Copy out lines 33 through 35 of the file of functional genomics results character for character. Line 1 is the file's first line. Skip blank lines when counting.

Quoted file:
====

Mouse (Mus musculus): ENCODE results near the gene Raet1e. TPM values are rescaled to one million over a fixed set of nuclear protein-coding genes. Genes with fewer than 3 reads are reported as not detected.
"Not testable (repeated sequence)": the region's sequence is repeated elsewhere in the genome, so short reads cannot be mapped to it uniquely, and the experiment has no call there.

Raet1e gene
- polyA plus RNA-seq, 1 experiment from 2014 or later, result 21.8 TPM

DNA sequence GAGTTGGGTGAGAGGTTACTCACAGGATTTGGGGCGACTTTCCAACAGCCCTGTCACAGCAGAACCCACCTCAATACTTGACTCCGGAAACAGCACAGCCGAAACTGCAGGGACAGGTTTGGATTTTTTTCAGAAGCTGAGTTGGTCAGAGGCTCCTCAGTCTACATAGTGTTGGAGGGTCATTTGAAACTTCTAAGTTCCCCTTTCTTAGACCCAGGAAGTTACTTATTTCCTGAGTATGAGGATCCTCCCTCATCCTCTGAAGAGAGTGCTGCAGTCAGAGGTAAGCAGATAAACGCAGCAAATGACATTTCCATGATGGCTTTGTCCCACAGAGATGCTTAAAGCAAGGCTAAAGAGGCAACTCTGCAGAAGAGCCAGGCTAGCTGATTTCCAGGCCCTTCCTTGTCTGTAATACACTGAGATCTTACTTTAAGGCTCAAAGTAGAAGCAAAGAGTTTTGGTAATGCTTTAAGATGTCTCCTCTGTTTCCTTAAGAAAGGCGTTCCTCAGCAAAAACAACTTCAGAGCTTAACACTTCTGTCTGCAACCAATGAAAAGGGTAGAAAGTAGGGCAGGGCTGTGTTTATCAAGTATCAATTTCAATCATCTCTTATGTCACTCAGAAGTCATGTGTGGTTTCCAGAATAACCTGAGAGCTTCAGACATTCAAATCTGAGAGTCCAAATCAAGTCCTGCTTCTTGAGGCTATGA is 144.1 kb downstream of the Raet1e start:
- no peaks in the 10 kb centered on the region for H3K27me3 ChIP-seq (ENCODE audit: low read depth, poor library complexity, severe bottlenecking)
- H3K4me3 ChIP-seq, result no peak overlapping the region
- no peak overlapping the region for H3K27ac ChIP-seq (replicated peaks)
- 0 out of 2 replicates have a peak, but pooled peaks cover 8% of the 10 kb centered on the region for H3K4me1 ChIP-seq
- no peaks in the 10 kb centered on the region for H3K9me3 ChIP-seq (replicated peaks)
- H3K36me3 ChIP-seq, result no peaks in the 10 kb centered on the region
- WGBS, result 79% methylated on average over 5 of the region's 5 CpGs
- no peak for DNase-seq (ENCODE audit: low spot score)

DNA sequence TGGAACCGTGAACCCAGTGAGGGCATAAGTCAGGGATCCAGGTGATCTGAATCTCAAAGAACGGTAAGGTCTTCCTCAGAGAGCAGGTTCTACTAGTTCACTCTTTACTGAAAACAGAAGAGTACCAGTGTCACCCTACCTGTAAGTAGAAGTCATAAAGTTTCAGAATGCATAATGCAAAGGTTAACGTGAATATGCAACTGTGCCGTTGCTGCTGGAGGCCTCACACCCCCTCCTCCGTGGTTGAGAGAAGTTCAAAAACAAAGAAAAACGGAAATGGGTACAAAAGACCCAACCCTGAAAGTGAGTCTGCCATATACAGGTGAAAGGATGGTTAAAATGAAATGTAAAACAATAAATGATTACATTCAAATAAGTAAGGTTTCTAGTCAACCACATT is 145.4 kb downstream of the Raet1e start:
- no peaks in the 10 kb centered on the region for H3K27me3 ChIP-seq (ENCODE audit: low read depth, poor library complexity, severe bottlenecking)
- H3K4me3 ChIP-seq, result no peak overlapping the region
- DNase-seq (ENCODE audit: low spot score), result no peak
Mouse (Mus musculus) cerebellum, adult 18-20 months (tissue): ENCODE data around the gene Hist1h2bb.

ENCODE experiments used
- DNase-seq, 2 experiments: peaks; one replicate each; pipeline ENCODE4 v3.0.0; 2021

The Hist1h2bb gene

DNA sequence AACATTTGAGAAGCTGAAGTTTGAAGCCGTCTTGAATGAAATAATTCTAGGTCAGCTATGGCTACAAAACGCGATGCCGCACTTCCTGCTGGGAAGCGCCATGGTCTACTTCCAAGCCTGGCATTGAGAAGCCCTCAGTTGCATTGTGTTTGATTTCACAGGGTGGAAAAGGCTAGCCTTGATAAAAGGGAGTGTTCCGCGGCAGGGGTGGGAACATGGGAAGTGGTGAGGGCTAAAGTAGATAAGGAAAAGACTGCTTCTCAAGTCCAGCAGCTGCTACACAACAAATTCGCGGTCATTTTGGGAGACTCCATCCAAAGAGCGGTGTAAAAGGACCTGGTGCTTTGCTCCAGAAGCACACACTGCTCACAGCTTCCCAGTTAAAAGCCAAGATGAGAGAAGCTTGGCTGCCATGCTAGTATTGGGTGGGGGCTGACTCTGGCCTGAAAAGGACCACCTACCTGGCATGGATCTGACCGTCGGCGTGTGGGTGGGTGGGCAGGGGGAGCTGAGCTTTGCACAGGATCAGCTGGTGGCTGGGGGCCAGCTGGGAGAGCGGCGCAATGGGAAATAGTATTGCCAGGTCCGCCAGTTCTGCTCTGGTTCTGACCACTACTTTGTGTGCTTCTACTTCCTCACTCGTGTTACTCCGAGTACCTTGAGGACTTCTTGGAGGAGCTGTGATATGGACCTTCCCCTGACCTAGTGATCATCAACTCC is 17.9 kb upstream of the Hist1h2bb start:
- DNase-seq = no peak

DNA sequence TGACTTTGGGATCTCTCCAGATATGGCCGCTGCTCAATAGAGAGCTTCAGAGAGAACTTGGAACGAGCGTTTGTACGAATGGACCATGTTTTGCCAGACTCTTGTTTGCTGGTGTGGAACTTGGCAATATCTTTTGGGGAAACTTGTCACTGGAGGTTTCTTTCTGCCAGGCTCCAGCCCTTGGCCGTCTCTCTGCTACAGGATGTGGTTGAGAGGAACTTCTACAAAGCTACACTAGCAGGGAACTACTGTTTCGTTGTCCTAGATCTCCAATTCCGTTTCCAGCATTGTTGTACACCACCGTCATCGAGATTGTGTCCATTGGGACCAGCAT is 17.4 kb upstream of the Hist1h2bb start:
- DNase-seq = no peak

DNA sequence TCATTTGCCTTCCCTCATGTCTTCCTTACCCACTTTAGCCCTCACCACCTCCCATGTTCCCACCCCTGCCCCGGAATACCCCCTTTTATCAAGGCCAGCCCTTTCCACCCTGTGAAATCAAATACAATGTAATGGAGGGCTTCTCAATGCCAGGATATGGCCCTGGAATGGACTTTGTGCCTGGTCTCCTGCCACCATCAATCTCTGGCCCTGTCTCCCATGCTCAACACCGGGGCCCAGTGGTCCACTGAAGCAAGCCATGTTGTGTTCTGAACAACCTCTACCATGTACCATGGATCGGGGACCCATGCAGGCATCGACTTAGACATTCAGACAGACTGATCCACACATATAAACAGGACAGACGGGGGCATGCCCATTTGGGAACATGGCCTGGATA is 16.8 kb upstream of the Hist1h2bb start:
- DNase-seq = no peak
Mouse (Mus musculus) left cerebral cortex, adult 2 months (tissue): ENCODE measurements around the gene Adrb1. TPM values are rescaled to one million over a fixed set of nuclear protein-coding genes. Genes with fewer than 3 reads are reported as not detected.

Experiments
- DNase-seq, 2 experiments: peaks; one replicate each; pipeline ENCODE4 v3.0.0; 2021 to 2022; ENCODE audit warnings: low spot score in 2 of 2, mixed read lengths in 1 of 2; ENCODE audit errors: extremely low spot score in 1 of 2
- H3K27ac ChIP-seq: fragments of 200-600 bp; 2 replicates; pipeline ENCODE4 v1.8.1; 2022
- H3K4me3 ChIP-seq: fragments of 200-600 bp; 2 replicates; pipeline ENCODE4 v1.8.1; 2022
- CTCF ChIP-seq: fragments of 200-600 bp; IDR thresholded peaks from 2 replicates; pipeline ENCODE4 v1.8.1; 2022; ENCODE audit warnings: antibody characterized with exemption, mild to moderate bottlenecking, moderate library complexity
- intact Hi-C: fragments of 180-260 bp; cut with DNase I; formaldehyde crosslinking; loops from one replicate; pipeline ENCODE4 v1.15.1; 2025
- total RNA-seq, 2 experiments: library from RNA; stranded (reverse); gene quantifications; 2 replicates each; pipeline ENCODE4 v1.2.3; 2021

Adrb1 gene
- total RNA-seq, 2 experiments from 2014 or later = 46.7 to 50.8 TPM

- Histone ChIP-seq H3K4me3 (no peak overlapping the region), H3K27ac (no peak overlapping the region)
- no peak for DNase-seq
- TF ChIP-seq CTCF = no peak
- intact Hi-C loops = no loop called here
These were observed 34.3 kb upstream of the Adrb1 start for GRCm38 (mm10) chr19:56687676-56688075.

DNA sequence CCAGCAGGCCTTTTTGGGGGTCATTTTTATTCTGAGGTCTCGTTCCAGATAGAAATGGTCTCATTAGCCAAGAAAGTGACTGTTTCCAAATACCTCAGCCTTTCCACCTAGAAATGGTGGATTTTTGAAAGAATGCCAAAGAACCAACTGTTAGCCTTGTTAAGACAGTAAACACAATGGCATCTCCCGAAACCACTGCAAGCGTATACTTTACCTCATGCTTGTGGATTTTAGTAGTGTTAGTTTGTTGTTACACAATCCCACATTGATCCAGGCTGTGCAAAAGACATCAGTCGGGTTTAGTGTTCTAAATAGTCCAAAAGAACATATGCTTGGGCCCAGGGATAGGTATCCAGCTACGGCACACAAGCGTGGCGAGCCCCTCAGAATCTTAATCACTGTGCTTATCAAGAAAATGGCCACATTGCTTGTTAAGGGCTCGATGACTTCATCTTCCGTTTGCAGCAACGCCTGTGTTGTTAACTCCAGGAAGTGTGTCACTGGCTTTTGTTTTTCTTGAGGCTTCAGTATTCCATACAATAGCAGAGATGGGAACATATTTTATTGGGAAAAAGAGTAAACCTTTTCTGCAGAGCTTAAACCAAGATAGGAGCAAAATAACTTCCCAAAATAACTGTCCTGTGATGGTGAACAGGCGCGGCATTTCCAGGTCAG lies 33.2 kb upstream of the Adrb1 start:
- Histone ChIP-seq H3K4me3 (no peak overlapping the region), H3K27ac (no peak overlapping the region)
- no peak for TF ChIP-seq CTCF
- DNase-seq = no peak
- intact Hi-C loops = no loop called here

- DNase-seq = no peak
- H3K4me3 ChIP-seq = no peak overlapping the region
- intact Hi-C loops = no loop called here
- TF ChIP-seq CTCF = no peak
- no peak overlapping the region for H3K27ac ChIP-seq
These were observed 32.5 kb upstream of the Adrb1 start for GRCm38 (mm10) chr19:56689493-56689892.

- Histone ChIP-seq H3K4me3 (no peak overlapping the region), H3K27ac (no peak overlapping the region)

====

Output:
- CTCF ChIP-seq: fragments of 200-600 bp; IDR thresholded peaks from 2 replicates; pipeline ENCODE4 v1.8.1; 2022; ENCODE audit warnings: antibody characterized with exemption, mild to moderate bottlenecking, moderate library complexity
- intact Hi-C: fragments of 180-260 bp; cut with DNase I; formaldehyde crosslinking; loops from one replicate; pipeline ENCODE4 v1.15.1; 2025
- total RNA-seq, 2 experiments: library from RNA; stranded (reverse); gene quantifications; 2 replicates each; pipeline ENCODE4 v1.2.3; 2021